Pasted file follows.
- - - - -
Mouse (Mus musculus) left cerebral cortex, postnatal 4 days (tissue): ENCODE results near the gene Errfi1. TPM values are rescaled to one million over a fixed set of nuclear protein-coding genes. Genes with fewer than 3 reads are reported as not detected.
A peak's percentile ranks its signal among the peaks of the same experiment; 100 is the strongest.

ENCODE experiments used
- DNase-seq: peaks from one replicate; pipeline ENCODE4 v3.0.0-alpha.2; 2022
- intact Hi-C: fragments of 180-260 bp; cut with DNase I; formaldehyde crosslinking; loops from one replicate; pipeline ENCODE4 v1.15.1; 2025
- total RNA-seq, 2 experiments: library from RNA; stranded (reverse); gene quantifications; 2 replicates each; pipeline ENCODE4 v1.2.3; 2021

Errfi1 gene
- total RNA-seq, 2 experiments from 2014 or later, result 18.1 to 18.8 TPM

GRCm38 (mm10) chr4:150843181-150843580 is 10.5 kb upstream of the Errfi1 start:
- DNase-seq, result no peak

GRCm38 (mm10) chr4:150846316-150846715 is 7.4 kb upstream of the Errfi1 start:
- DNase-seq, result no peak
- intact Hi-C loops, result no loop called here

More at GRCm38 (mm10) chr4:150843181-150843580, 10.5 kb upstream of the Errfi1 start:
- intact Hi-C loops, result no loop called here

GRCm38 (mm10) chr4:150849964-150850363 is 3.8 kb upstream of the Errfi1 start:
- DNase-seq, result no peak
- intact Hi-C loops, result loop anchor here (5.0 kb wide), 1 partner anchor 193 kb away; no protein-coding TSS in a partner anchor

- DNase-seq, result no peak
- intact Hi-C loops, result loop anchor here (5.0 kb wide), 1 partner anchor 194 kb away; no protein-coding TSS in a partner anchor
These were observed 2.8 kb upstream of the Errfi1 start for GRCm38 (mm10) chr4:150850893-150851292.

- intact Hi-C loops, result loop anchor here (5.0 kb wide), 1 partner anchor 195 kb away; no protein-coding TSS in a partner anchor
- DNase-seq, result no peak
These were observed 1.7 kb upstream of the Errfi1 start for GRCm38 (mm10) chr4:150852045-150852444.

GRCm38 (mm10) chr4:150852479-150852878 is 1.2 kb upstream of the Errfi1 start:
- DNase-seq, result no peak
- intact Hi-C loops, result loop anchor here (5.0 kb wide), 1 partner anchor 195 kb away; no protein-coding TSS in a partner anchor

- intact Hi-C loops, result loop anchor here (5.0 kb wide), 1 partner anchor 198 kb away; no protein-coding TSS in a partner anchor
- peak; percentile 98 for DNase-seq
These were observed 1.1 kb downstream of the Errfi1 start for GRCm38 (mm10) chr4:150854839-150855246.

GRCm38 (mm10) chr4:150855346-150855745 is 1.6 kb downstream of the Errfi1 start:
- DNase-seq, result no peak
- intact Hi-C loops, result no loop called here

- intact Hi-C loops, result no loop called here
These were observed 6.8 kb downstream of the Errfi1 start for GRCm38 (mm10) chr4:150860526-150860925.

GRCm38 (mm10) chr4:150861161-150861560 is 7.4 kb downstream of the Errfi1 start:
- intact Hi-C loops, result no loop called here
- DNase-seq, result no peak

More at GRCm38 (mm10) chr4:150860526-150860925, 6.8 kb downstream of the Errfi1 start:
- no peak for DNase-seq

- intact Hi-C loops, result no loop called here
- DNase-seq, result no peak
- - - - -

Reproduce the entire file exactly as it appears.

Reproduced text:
Mouse (Mus musculus) left cerebral cortex, postnatal 4 days (tissue): ENCODE results near the gene Errfi1. TPM values are rescaled to one million over a fixed set of nuclear protein-coding genes. Genes with fewer than 3 reads are reported as not detected.
A peak's percentile ranks its signal among the peaks of the same experiment; 100 is the strongest.

ENCODE experiments used
- DNase-seq: peaks from one replicate; pipeline ENCODE4 v3.0.0-alpha.2; 2022
- intact Hi-C: fragments of 180-260 bp; cut with DNase I; formaldehyde crosslinking; loops from one replicate; pipeline ENCODE4 v1.15.1; 2025
- total RNA-seq, 2 experiments: library from RNA; stranded (reverse); gene quantifications; 2 replicates each; pipeline ENCODE4 v1.2.3; 2021

Errfi1 gene
- total RNA-seq, 2 experiments from 2014 or later, result 18.1 to 18.8 TPM

GRCm38 (mm10) chr4:150843181-150843580 is 10.5 kb upstream of the Errfi1 start:
- DNase-seq, result no peak

GRCm38 (mm10) chr4:150846316-150846715 is 7.4 kb upstream of the Errfi1 start:
- DNase-seq, result no peak
- intact Hi-C loops, result no loop called here

More at GRCm38 (mm10) chr4:150843181-150843580, 10.5 kb upstream of the Errfi1 start:
- intact Hi-C loops, result no loop called here

GRCm38 (mm10) chr4:150849964-150850363 is 3.8 kb upstream of the Errfi1 start:
- DNase-seq, result no peak
- intact Hi-C loops, result loop anchor here (5.0 kb wide), 1 partner anchor 193 kb away; no protein-coding TSS in a partner anchor

- DNase-seq, result no peak
- intact Hi-C loops, result loop anchor here (5.0 kb wide), 1 partner anchor 194 kb away; no protein-coding TSS in a partner anchor
These were observed 2.8 kb upstream of the Errfi1 start for GRCm38 (mm10) chr4:150850893-150851292.

- intact Hi-C loops, result loop anchor here (5.0 kb wide), 1 partner anchor 195 kb away; no protein-coding TSS in a partner anchor
- DNase-seq, result no peak
These were observed 1.7 kb upstream of the Errfi1 start for GRCm38 (mm10) chr4:150852045-150852444.

GRCm38 (mm10) chr4:150852479-150852878 is 1.2 kb upstream of the Errfi1 start:
- DNase-seq, result no peak
- intact Hi-C loops, result loop anchor here (5.0 kb wide), 1 partner anchor 195 kb away; no protein-coding TSS in a partner anchor

- intact Hi-C loops, result loop anchor here (5.0 kb wide), 1 partner anchor 198 kb away; no protein-coding TSS in a partner anchor
- peak; percentile 98 for DNase-seq
These were observed 1.1 kb downstream of the Errfi1 start for GRCm38 (mm10) chr4:150854839-150855246.

GRCm38 (mm10) chr4:150855346-150855745 is 1.6 kb downstream of the Errfi1 start:
- DNase-seq, result no peak
- intact Hi-C loops, result no loop called here

- intact Hi-C loops, result no loop called here
These were observed 6.8 kb downstream of the Errfi1 start for GRCm38 (mm10) chr4:150860526-150860925.

GRCm38 (mm10) chr4:150861161-150861560 is 7.4 kb downstream of the Errfi1 start:
- intact Hi-C loops, result no loop called here
- DNase-seq, result no peak

More at GRCm38 (mm10) chr4:150860526-150860925, 6.8 kb downstream of the Errfi1 start:
- no peak for DNase-seq

- intact Hi-C loops, result no loop called here
- DNase-seq, result no peak